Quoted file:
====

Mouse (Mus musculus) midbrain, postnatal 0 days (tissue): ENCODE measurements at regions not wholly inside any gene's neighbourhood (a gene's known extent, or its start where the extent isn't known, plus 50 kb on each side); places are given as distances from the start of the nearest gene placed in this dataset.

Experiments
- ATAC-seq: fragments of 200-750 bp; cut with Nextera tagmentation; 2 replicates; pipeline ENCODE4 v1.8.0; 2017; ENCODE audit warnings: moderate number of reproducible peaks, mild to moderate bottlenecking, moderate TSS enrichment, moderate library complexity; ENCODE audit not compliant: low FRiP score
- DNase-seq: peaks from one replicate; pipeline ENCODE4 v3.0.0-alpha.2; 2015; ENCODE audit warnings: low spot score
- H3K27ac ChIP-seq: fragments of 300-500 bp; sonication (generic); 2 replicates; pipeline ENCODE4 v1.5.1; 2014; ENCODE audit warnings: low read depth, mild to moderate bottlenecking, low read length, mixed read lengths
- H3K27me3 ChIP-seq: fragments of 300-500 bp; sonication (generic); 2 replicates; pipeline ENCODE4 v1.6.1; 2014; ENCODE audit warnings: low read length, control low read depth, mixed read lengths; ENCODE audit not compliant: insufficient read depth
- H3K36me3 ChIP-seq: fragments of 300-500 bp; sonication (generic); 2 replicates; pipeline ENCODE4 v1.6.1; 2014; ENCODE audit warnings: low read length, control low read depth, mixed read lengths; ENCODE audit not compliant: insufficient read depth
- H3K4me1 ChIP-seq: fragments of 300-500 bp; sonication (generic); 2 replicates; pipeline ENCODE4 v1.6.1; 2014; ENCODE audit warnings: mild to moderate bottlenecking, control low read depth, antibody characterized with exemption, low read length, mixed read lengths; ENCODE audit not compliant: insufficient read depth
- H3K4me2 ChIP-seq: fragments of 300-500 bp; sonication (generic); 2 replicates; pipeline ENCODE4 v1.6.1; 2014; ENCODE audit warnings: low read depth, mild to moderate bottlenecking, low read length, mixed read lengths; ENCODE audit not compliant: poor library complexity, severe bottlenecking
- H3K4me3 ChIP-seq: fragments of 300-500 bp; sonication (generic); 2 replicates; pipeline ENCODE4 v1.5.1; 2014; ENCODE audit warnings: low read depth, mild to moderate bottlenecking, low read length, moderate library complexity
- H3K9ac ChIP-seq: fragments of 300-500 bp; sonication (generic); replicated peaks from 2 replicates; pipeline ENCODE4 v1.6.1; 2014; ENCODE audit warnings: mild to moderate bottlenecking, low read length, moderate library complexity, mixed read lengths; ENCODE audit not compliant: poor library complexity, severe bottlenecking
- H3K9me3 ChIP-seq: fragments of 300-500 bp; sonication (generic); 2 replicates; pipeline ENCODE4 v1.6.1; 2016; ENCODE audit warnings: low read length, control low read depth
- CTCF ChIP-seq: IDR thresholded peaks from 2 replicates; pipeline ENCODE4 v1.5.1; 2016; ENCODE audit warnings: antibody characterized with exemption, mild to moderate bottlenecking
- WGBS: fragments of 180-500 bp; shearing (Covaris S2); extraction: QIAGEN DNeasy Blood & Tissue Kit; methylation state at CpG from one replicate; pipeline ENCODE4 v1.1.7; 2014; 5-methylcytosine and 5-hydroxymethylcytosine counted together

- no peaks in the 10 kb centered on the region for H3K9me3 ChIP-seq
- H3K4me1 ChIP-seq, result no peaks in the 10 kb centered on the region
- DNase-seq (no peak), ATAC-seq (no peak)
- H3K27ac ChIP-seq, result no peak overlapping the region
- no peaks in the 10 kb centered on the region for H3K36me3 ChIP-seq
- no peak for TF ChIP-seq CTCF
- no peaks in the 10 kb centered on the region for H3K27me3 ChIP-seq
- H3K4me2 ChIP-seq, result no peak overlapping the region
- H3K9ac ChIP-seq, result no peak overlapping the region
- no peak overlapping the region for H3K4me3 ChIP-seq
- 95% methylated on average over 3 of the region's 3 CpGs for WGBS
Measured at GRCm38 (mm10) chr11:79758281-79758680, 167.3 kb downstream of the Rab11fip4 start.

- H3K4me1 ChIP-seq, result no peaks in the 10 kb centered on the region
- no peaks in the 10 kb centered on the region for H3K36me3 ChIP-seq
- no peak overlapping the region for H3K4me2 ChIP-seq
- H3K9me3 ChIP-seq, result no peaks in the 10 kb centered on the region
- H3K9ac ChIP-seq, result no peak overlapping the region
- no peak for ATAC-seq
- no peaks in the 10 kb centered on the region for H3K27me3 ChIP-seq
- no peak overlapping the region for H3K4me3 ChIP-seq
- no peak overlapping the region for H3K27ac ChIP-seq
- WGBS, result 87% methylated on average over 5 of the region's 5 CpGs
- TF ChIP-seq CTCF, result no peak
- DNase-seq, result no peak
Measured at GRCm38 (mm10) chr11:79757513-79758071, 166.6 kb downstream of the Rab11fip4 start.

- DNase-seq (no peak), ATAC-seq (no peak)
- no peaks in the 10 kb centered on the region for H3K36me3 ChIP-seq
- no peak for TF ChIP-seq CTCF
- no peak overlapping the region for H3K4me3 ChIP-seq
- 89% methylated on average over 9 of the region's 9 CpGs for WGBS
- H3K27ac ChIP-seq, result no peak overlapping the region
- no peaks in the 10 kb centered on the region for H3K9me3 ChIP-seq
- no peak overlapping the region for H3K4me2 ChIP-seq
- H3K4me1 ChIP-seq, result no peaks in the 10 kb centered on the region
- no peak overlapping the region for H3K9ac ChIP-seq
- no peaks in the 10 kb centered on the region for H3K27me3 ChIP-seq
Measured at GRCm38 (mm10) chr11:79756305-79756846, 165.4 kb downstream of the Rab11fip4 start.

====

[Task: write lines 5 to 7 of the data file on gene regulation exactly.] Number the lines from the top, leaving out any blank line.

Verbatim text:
- H3K27ac ChIP-seq: fragments of 300-500 bp; sonication (generic); 2 replicates; pipeline ENCODE4 v1.5.1; 2014; ENCODE audit warnings: low read depth, mild to moderate bottlenecking, low read length, mixed read lengths
- H3K27me3 ChIP-seq: fragments of 300-500 bp; sonication (generic); 2 replicates; pipeline ENCODE4 v1.6.1; 2014; ENCODE audit warnings: low read length, control low read depth, mixed read lengths; ENCODE audit not compliant: insufficient read depth
- H3K36me3 ChIP-seq: fragments of 300-500 bp; sonication (generic); 2 replicates; pipeline ENCODE4 v1.6.1; 2014; ENCODE audit warnings: low read length, control low read depth, mixed read lengths; ENCODE audit not compliant: insufficient read depth